- The California Department of Transportation (Caltrans) has selected Granite Construction as the construction manager/general contractor for two major infrastructure projects worth a total of $520 million.
- The $410 million Highway 101 Carpinteria to Santa Barbara project will see Granite add one high-occupancy vehicle lane in each direction to a 10.9-mile stretch of that roadway, increasing the lanes for that segment to a total of six. The $113 million Cosumnes River Bridge replacement is the second project for Granite.
- Granite said the company plans to pursue $4 billion of CM/GC work in 2019, with $1 billion of that total in California. The company added that the recent defeat of proposed California measure Proposition 6, which would have repealed a gas tax earmarked to fund infrastructure projects, helped clear the way for these and future projects.
Granite, according to the Los Angeles Times, performed $955 million of California infrastructure work in the five years leading up to the November 2018 election and contributed $1 million toward the campaign to leave the gas tax intact. The anti-repeal movement, with help from other big donors like Lehigh Hanson, HNTB Corp., Lane Construction and Ames Construction, raised $43 million, compared to Proposition 6 proponents who had raised only $3.4 million as election day approached.
While local financing actions like bond issues and new taxes help to fund infrastructure projects, states rely on the federal government to finance a healthy portion of their highway work. That’s why state transportation officials called on Congress and the White House this week to start working on a new highway bill now before the current one expires in 2020.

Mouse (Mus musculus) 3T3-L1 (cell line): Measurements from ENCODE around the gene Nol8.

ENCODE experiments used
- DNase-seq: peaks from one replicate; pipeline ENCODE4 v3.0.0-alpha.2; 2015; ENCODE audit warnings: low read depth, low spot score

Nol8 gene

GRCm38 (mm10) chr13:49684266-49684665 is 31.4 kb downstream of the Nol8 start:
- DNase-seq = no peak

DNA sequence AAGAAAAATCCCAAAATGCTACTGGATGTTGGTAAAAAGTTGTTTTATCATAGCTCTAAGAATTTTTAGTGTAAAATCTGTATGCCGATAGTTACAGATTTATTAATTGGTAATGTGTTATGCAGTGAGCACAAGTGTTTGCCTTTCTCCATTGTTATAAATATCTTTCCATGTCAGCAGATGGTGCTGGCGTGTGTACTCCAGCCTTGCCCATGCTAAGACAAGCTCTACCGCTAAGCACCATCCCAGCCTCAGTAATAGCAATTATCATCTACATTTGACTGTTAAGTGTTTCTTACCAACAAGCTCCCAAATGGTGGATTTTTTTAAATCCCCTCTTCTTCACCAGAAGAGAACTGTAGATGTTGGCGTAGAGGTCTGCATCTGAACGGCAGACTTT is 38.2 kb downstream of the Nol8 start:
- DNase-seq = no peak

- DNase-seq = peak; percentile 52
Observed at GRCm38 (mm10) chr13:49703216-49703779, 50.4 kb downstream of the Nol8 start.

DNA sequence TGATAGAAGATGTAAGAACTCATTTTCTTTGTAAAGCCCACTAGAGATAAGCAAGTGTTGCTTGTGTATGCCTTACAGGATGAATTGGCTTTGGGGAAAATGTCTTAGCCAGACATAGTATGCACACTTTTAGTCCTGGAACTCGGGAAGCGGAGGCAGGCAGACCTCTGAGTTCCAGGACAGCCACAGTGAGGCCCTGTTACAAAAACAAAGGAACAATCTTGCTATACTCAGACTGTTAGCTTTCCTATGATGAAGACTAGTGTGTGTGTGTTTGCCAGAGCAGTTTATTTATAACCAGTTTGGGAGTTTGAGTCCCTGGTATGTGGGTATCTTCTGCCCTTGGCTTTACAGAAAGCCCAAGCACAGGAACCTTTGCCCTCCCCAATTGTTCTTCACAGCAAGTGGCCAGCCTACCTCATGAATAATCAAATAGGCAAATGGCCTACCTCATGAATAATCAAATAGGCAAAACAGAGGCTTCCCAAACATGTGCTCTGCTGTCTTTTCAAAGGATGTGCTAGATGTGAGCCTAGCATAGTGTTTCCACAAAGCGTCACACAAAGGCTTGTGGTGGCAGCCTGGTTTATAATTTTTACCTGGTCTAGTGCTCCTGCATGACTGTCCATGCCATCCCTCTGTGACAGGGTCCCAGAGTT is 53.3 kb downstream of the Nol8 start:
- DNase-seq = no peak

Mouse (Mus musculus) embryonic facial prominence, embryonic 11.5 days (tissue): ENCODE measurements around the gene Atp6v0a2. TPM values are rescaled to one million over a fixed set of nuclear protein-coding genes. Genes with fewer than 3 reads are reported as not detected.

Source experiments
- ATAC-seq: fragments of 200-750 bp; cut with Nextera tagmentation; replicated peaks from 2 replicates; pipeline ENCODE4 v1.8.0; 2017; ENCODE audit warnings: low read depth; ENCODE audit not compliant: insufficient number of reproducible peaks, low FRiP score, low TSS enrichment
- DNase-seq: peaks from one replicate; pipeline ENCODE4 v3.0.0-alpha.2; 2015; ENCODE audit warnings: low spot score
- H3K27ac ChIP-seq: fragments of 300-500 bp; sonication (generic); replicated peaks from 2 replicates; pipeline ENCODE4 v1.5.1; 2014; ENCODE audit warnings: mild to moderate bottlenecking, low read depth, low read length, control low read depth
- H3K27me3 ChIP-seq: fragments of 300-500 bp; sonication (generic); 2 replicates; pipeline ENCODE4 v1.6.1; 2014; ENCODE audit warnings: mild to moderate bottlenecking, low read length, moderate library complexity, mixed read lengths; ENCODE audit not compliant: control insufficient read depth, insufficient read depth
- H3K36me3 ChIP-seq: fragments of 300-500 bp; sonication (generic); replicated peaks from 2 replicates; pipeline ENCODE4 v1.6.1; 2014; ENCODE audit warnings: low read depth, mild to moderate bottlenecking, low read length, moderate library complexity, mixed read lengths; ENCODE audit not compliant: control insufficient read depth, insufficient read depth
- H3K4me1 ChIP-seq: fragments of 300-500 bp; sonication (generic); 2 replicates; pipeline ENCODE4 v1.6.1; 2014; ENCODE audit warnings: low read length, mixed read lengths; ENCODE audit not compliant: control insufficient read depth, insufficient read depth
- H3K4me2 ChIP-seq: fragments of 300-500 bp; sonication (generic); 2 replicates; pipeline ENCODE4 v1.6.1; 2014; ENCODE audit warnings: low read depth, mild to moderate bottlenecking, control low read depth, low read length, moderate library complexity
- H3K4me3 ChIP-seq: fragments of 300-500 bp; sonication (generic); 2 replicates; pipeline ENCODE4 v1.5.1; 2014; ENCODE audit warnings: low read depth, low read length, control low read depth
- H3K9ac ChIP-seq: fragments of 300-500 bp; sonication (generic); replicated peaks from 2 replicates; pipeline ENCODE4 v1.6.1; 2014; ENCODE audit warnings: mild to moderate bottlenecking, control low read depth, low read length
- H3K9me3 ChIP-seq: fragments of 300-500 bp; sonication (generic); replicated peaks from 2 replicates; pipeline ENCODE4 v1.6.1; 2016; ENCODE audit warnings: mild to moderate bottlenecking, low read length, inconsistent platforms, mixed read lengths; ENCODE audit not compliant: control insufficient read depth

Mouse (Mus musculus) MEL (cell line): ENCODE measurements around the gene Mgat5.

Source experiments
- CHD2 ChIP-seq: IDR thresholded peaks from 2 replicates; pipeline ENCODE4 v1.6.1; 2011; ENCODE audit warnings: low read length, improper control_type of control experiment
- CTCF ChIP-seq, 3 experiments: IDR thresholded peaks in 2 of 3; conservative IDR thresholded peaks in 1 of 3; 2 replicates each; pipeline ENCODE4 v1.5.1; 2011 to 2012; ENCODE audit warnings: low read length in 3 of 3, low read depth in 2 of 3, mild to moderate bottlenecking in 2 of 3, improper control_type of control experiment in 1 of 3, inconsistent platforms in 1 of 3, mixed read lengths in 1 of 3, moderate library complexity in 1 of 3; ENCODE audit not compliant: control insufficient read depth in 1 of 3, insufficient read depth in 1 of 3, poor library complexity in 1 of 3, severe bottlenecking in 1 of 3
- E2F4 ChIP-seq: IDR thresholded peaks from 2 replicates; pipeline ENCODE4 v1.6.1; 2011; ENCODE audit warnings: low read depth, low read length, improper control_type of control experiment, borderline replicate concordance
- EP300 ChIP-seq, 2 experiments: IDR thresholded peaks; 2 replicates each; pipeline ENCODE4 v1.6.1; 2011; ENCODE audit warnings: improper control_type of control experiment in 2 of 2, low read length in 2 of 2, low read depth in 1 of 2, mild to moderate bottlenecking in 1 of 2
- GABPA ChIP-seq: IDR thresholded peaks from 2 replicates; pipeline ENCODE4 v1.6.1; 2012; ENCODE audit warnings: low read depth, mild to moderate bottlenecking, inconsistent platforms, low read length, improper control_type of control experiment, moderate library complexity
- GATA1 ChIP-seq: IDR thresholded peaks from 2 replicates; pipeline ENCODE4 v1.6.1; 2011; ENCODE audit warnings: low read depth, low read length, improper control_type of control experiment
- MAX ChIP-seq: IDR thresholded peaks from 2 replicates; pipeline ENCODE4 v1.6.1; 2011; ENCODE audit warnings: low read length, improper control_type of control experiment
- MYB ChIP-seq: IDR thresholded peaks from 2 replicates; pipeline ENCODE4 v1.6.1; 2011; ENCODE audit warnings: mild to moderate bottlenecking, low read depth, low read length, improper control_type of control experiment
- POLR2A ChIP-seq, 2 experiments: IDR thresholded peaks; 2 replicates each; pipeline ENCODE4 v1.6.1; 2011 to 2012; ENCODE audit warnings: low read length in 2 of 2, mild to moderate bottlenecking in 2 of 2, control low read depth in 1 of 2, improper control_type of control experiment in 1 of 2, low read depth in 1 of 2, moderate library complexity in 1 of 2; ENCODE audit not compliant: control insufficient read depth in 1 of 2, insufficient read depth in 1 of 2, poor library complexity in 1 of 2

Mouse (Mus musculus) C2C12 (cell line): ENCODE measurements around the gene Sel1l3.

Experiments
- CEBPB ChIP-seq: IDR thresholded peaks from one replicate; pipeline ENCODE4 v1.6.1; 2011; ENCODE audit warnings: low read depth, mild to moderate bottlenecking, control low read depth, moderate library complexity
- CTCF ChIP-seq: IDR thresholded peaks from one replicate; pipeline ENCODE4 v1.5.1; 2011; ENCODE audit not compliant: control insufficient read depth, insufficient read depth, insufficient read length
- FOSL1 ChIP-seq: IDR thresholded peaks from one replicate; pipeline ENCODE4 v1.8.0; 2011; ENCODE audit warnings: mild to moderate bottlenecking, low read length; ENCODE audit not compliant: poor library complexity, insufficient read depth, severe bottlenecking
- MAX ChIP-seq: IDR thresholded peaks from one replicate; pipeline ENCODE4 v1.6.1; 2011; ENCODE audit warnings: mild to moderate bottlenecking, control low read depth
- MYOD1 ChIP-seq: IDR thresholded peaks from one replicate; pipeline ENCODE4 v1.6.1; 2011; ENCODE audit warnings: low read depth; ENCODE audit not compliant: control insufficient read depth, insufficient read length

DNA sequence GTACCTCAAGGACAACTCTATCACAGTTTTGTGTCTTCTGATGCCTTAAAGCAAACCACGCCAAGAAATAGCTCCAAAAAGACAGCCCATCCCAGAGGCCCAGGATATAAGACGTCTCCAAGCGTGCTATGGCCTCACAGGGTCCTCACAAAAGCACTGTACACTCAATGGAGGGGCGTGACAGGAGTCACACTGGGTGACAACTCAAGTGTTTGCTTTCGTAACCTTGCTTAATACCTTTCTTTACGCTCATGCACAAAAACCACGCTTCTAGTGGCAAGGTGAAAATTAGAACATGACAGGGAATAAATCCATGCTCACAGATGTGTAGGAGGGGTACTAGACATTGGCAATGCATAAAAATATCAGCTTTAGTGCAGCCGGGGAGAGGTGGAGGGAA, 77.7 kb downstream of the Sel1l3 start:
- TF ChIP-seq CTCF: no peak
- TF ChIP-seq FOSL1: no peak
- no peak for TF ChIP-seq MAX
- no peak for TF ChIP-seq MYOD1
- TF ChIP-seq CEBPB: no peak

As part of a panel discussion sponsored by the National Academies of Science, Engineering and Medicine’s Transportation Research Board, Transport Topics reported Carlos Braceras, executive director of the Utah Department of Transportation and president of the American Association of State Highway and Transportation Officials, told those in attendance that federal decision makers should begin dealing with the reauthorization early enough to avoid delays and should also increase the amount of money they plan on allocating to state projects.
Braceras added that lawmakers should also increase the federal government's investment in multimodal systems along freight and passenger corridors and make sure that states are implementing connected and autonomous vehicle technology in a safe manner.
In addition, he lamented about the lack of funding momentum shown by federal lawmakers, particularly given the initial enthusiasm for a massive U.S. infrastructure program following President Donald Trump’s successful 2016 campaign.